The crawl errors tool is easily one of the most important and beneficial tools and allows you to see errors Google noted when it last crawled your site. You can learn about server errors, broken links, missing pages and all manner of related errors.
By analyzing your crawl stats you get a good idea how long it takes Google crawlers to read your site’s pages. If all is OK, your the crawl stats should stay constant over time. If certain pages take longer to download or to read, then it’s an indication that something is amiss with the site.
Here you can test whether all the pages of your website can be successfully crawled. You can also check whether modifications you’ve made to your robots.txt file work as they should.
Fetch as Google
Google crawlers are supposed to see and read your pages just like a human user so it’s important they look as you expect them to. The fetch as Google feature lets you view your pages just as the Google crawler does. You can also use it to see if there are any hidden links or text on your pages that shouldn’t be there.
Any malware detected on your site by Google will be listed here as well as in your messages. Obviously you need to fix malware problems as soon as possible. Once done you need to request that Google review the changes.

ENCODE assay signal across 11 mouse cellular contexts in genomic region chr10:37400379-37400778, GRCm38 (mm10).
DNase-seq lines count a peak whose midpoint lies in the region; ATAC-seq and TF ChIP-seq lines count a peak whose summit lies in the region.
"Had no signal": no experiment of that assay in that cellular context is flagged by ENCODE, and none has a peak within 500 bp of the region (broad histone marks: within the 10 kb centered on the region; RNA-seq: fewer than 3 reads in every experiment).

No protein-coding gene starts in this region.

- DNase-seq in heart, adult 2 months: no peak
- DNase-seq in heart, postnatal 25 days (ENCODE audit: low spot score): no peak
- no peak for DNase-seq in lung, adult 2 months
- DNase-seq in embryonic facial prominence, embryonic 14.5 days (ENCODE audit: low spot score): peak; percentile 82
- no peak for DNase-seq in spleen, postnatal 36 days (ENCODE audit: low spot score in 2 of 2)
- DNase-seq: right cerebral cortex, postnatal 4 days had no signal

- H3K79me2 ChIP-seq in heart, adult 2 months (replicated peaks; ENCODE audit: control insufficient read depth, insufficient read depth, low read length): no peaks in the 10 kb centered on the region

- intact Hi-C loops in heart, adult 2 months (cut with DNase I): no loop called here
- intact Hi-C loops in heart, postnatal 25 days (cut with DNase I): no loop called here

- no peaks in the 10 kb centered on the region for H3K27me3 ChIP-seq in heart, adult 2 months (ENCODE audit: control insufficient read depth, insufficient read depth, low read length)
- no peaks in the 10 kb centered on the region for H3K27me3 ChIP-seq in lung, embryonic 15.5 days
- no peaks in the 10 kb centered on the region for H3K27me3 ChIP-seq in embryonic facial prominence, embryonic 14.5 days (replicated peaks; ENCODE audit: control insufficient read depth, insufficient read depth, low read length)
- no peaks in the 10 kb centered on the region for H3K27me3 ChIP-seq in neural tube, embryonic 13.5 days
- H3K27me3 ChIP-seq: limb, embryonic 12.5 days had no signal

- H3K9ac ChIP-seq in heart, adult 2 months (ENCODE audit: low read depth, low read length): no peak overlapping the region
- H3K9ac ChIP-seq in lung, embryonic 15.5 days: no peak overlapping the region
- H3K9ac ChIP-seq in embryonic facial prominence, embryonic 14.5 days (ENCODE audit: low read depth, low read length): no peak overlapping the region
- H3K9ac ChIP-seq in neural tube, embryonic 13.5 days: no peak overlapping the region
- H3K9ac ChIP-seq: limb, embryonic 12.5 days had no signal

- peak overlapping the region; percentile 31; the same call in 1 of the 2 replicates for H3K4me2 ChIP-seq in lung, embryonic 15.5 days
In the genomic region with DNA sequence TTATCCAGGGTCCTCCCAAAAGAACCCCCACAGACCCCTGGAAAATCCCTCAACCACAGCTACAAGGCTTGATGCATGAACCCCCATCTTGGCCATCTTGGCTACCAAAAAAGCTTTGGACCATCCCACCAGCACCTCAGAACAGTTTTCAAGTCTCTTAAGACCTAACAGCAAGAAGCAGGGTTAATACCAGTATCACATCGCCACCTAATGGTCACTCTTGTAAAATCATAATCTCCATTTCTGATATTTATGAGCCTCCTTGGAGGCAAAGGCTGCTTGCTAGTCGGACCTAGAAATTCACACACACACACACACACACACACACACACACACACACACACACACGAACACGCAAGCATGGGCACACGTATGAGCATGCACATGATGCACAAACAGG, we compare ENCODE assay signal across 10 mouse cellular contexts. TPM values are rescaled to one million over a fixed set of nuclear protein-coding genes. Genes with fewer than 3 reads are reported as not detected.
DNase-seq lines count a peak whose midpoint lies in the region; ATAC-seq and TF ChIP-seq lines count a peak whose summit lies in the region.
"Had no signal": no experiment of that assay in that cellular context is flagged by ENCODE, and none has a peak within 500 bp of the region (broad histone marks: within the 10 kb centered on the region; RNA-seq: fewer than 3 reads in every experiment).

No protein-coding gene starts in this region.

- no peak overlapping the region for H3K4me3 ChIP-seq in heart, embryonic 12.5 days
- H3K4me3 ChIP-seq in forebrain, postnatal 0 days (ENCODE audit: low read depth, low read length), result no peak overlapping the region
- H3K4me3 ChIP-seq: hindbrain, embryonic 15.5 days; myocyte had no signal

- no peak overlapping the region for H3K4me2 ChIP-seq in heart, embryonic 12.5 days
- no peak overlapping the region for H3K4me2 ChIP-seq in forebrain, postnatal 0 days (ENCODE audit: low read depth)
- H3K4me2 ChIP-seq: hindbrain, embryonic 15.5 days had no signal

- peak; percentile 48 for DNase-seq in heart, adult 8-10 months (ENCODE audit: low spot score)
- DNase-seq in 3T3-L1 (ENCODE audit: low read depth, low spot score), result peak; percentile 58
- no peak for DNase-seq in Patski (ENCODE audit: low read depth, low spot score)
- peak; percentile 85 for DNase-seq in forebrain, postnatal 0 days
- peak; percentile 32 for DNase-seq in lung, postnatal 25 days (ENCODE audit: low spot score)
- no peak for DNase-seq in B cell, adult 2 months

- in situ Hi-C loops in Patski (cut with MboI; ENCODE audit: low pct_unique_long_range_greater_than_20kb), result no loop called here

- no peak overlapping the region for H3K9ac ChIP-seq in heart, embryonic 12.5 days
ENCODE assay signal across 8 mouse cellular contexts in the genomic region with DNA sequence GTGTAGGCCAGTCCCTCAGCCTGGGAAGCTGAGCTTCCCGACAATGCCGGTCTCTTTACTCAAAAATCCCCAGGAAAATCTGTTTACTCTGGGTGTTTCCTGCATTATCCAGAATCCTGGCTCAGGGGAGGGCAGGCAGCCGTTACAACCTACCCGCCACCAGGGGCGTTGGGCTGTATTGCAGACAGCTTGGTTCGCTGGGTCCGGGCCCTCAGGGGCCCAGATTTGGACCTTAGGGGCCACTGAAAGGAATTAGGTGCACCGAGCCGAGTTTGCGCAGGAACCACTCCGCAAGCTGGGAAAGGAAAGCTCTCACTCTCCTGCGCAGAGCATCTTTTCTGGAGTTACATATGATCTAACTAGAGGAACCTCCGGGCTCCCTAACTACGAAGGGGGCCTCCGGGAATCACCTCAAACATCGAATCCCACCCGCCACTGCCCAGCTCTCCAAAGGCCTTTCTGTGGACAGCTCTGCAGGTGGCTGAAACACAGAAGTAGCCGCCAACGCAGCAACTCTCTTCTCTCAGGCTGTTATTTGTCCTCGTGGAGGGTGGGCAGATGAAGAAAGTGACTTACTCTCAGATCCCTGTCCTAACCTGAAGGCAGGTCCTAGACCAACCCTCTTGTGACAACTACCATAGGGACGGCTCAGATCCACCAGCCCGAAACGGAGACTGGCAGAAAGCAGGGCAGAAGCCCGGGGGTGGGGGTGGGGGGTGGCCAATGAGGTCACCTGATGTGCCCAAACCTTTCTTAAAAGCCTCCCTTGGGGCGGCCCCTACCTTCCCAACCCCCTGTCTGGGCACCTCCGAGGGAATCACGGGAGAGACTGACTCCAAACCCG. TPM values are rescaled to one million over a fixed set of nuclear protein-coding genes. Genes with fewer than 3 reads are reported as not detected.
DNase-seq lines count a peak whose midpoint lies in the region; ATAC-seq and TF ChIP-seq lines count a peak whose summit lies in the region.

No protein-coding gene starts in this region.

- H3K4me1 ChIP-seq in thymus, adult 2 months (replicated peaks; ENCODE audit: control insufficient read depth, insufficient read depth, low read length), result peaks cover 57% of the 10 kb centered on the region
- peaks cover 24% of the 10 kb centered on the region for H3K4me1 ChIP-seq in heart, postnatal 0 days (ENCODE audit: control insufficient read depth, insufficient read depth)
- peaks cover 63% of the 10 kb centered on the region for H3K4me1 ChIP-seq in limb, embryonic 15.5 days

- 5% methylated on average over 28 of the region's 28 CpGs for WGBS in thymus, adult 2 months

The Traffic Tab
The traffic tools show how successful your website is in terms of search results.
The search queries page gives you a rundown of the top keywords used in Google searches that returned a page of your website in search results. From this you can create a list of the top keywords for your site that generate traffic. You can also see the number of times your site or a particular page came up, the number of times they were visited and the average ranking position in search results for each keyword query.
Links to your Site
Here you can see which domains most frequently link to your website and to what type of content.
This tool allows you to see the number of internal links that the top 1,000 pages of your site have and allows you to spot pages with no internal links that should be linked or redirected.
The Optimization Tab
The site maps tool gives you access to all the current information about each site map you have told Google about. You can also add and test new site maps here, with Google either validating those maps or explaining any issues with them.
Occasionally pages of your website may need to be removed from Google’s index. For instance, information on your site may have infringed on someone’s right to privacy or violates the law. The remove URL feature allows those pages to be completely removed and no longer showing in search results.
Another important and beneficial part of Google Webmaster Tools, here is where you spot any problems with page titles, description, tags etc. Google points out each issue with details about the detected problems.
Here you’ll find a list of what Google determined to be your main keywords when it last crawled your website. You should make a point of checking this page regularly as hackers will often inject other keywords into your content that are completely unrelated to your site.